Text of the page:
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T cells and myeloid cells may be in a “dysfunctional” friendship

March 17, 2021

The role of the tumor immune microenvironment (TME) in tumor progression is increasingly appreciated, but for certain cancers, our understanding remains incomplete. Recently, single-cell analysis techniques have enabled comprehensive analysis and supported our knowledge of tumor development and treatment response. Now published in Cancer Cell, Braun and Street et al. used single-cell RNA and TCR sequencing to profile the clear cell renal cell carcinoma (ccRCC) TME along multiple disease stages.

To begin, the researchers gathered samples of ccRCC tumors and healthy adjacent tissue from 13 patients ranging from early to advanced/metastatic ccRCC. The isolated cells, of which ~95% were immune cells due to the dissociation protocol used, were then analyzed through scRNA and TCR sequencing. 39 cell clusters were identified within the TME, from lymphoid and myeloid immune populations to tumor cells and healthy kidney cells.

The authors first examined the tumor T cell compartment, which comprised 19 subpopulations. CD8+ T cells displayed a range of phenotypes, including terminally exhausted (high expression of PDCD1, TOX, HAVCR2), exhausted (lower expression of PDCD1 and TOX), cytotoxic/effector (PRF1, GZMH, KLRG1) and tissue-resident memory (ITGAE, ZNF683). CD4+ T cells were also distributed into several clusters, such as activated (CD69, CD40LG), central memory (IL7R, CCR7) and Treg (FOXP3, IL2RA) populations. Interestingly, the relative abundance of these phenotypes corresponded with disease stage. Particularly, cytotoxic CD8+ T cells were enriched in healthy tissue and early ccRCC, but were displaced by terminally exhausted CD8+ T cells, which were enriched in advanced and metastatic disease. More broadly, T cells displaying features of exhaustion were also enriched in later-stage ccRCC.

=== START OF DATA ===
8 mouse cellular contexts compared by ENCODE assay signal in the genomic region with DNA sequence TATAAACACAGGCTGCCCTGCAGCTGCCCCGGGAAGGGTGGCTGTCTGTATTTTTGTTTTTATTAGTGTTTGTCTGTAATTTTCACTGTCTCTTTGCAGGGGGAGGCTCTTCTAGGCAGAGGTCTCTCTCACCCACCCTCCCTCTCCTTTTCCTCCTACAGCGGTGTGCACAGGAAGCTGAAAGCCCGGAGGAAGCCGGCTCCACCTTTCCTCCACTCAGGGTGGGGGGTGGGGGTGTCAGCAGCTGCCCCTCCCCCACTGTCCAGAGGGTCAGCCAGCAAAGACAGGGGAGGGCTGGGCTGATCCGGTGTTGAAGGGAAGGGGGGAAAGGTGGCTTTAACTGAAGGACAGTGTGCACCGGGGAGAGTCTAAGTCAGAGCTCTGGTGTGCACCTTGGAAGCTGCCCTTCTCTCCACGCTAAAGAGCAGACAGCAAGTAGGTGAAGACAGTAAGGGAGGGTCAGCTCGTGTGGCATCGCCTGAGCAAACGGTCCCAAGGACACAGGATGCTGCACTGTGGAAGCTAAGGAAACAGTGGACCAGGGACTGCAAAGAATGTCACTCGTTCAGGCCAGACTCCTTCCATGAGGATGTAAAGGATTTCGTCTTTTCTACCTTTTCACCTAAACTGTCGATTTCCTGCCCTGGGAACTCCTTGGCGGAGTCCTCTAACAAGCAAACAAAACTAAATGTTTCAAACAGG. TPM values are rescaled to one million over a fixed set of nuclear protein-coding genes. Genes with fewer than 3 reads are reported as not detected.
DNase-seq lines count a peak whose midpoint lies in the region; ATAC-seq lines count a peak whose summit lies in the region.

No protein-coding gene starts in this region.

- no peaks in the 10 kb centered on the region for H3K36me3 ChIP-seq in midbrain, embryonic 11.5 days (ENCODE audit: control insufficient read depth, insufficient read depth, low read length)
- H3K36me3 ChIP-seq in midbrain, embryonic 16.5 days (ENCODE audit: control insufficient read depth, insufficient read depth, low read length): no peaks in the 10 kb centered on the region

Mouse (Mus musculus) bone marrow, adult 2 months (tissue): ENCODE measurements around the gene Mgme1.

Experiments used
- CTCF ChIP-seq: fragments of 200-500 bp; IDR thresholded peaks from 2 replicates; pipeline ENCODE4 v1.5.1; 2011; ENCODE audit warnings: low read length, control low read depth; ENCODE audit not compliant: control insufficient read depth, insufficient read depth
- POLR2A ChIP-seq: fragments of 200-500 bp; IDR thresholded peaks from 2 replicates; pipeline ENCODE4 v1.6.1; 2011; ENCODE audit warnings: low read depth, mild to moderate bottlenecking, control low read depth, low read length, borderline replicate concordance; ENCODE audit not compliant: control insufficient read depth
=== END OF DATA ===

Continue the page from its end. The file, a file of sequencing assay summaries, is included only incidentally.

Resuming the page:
To map the relationships between these T cell states, the authors constructed a pseudotime trajectory. Strikingly, the position of CD8+ T cells along pseudotime matched the disease state from which the cells were isolated; CD8+ T cells from advanced/metastatic tumors (which were enriched in the terminally exhausted phenotype) were concentrated farther along the trajectory. In agreement with this result, expression of inhibitory markers (PDCD1, HAVCR2, LAG3) and ENTPD1 (encoding CD39) increased along pseudotime. Similarly, TCF7 and TBX21 (T-bet), associated with a stem/progenitor phenotype, declined along pseudotime, while the exhaustion-associated transcription factors TOX and EOMES increased. Furthermore, gene signatures of terminal differentiation, exhaustion and dysfunction all increased along the trajectory. Taken together, these results indicate progressive exhaustion and dysfunction of CD8+ T cells within ccRCC tumors.